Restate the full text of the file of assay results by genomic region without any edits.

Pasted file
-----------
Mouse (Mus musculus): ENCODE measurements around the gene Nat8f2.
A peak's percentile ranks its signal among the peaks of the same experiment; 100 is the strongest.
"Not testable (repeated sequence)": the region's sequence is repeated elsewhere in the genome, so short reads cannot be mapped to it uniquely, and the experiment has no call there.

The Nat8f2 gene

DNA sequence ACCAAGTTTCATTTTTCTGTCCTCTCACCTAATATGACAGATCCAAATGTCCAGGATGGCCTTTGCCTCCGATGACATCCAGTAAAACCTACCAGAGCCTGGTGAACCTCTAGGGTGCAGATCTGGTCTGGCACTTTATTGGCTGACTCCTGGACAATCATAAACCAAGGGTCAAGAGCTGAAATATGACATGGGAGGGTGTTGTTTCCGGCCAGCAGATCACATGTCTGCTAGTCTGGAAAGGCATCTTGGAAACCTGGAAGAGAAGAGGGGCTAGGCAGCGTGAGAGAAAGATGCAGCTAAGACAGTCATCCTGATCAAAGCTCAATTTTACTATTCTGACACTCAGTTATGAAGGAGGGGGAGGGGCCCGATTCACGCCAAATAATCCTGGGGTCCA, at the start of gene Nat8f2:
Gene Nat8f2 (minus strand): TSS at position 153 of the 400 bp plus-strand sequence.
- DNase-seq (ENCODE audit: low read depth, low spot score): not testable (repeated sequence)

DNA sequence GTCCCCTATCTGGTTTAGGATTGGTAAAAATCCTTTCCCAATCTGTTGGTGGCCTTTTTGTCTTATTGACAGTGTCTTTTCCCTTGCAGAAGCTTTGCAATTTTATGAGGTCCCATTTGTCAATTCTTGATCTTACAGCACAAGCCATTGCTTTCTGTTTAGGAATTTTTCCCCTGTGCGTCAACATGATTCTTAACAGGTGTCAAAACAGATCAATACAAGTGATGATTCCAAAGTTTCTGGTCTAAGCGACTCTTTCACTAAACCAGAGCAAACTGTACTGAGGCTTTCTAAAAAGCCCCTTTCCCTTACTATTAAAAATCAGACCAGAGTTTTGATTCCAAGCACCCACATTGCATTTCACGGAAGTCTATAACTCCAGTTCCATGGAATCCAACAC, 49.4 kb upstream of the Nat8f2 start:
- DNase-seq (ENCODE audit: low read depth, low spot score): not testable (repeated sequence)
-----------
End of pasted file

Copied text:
Mouse (Mus musculus): ENCODE measurements around the gene Nat8f2.
A peak's percentile ranks its signal among the peaks of the same experiment; 100 is the strongest.
"Not testable (repeated sequence)": the region's sequence is repeated elsewhere in the genome, so short reads cannot be mapped to it uniquely, and the experiment has no call there.

The Nat8f2 gene

DNA sequence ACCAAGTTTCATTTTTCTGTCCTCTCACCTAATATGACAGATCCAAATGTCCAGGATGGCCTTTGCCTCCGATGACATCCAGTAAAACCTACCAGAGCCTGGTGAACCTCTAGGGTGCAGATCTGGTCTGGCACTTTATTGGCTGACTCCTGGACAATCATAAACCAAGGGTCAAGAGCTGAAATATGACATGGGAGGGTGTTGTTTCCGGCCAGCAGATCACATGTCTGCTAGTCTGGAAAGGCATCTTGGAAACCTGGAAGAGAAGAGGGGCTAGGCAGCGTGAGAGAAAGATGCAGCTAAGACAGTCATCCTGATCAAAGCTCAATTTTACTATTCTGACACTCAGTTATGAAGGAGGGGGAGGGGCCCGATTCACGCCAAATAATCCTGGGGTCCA, at the start of gene Nat8f2:
Gene Nat8f2 (minus strand): TSS at position 153 of the 400 bp plus-strand sequence.
- DNase-seq (ENCODE audit: low read depth, low spot score): not testable (repeated sequence)

DNA sequence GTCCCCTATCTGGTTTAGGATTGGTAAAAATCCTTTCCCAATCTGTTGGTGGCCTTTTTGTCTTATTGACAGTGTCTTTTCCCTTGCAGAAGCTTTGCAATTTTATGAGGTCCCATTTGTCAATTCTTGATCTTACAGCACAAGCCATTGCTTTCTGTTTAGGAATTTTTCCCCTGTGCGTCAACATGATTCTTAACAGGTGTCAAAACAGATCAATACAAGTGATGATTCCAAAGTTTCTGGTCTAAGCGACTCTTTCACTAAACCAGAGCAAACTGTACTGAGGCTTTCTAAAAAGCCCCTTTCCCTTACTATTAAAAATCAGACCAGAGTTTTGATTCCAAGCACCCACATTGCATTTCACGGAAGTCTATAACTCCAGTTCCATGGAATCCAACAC, 49.4 kb upstream of the Nat8f2 start:
- DNase-seq (ENCODE audit: low read depth, low spot score): not testable (repeated sequence)